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Am Nat. 2010 Jul;176(1):90-5. doi: 10.1086/652998.

Quantifying uncertainty in estimation of tropical arthropod species richness.

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Department of Resource Management and Geography, University of Melbourne, Burnley Campus, 500 Yarra Boulevard, Richmond, Victoria 3121, Australia.

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  • Am Nat. 2011 Apr;177(4):544-5.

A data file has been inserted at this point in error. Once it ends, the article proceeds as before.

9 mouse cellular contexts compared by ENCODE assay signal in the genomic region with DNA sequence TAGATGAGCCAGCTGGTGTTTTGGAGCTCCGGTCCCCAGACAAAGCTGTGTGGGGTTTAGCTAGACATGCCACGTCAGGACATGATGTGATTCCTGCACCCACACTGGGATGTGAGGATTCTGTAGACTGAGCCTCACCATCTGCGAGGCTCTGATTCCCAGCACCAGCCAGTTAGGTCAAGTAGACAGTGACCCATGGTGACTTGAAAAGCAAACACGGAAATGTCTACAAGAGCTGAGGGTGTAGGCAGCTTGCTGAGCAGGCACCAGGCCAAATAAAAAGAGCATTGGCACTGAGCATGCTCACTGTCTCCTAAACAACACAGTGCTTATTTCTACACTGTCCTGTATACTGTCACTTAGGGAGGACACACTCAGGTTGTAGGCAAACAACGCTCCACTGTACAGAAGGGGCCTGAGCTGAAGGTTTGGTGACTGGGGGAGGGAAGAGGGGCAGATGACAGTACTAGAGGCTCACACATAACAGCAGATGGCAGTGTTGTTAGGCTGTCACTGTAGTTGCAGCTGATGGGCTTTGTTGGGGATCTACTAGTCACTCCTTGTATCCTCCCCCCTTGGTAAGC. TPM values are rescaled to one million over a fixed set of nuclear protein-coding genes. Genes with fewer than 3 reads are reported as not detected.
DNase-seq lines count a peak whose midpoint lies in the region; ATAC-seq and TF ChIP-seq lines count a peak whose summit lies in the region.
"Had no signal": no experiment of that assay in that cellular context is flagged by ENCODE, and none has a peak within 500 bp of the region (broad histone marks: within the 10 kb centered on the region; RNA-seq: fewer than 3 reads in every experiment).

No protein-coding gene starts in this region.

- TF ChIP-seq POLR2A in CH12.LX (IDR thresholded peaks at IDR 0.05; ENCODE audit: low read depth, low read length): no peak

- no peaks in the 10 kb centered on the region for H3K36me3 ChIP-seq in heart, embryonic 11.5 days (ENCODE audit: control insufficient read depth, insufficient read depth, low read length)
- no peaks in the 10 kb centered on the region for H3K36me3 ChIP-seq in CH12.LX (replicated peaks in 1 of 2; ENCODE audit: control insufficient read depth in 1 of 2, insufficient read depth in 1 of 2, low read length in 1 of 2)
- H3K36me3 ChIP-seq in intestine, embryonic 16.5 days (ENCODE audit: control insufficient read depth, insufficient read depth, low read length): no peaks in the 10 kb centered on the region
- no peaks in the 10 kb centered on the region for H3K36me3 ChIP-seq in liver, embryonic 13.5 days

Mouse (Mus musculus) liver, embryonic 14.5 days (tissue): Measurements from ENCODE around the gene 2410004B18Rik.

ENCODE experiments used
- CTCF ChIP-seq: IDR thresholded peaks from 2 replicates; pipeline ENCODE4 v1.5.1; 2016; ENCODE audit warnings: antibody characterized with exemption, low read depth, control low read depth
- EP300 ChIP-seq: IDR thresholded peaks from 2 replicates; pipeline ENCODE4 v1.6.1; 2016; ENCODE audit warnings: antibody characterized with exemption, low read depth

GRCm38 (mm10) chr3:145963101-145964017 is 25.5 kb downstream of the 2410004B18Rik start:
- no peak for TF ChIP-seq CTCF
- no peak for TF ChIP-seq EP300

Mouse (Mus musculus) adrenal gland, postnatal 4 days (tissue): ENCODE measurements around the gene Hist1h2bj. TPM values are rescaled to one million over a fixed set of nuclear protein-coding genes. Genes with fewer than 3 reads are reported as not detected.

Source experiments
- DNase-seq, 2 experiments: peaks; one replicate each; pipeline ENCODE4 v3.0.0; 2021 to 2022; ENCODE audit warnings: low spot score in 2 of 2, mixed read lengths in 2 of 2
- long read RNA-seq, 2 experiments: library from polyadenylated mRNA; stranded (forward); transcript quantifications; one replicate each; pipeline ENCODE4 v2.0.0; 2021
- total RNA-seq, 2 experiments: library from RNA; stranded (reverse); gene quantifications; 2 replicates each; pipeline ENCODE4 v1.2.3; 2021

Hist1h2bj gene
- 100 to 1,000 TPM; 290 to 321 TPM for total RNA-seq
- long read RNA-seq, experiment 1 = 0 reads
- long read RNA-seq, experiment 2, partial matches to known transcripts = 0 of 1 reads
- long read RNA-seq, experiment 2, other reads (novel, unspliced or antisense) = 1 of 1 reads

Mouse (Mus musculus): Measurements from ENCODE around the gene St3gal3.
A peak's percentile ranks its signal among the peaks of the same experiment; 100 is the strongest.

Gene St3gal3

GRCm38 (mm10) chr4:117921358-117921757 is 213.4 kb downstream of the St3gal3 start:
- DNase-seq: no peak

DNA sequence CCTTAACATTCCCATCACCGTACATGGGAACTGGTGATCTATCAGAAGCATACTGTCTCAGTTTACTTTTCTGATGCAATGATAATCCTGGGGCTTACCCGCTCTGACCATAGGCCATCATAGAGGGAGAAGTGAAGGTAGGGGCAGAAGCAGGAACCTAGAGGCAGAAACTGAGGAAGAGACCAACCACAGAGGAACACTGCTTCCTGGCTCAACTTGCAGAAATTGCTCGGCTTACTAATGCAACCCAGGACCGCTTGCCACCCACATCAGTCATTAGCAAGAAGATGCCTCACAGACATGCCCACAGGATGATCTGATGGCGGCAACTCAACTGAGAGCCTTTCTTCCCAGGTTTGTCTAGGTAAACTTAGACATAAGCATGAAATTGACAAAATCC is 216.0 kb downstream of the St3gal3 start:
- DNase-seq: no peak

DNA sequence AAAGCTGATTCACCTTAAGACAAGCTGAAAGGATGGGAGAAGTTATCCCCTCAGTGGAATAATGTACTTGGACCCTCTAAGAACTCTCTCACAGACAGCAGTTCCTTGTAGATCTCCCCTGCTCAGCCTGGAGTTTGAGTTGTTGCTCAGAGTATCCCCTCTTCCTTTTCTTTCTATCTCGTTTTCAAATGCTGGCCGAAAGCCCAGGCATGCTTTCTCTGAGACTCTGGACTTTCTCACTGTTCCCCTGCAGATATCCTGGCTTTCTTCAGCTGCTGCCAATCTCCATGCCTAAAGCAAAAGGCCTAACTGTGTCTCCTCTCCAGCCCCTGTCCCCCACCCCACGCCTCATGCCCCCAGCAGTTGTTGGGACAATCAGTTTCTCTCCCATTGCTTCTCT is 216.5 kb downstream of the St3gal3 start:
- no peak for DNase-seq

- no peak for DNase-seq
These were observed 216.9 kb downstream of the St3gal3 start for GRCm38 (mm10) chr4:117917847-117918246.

There is a bewildering range of estimates for the number of arthropods on Earth. Several measures are based on extrapolation from species specialized to tropical rain forest, each using specific assumptions and justifications. These approaches have not provided any sound measure of uncertainty associated with richness estimates. We present two models that account for parameter uncertainty by replacing point estimates with probability distributions. The models predict medians of 3.7 million and 2.5 million tropical arthropod species globally, with 90% confidence intervals of [2.0, 7.4] million and [1.1, 5.4] million, respectively. Estimates of 30 million or greater are predicted to have <0.00001 probability. Sensitivity analyses identified uncertainty in the proportion of canopy arthropod species that are beetles as the most influential parameter, although uncertainties associated with three other parameters were also important. Using the median estimates suggests that in spite of 250 years of taxonomy and around 855,000 species of arthropods already described, approximately 70% await description.

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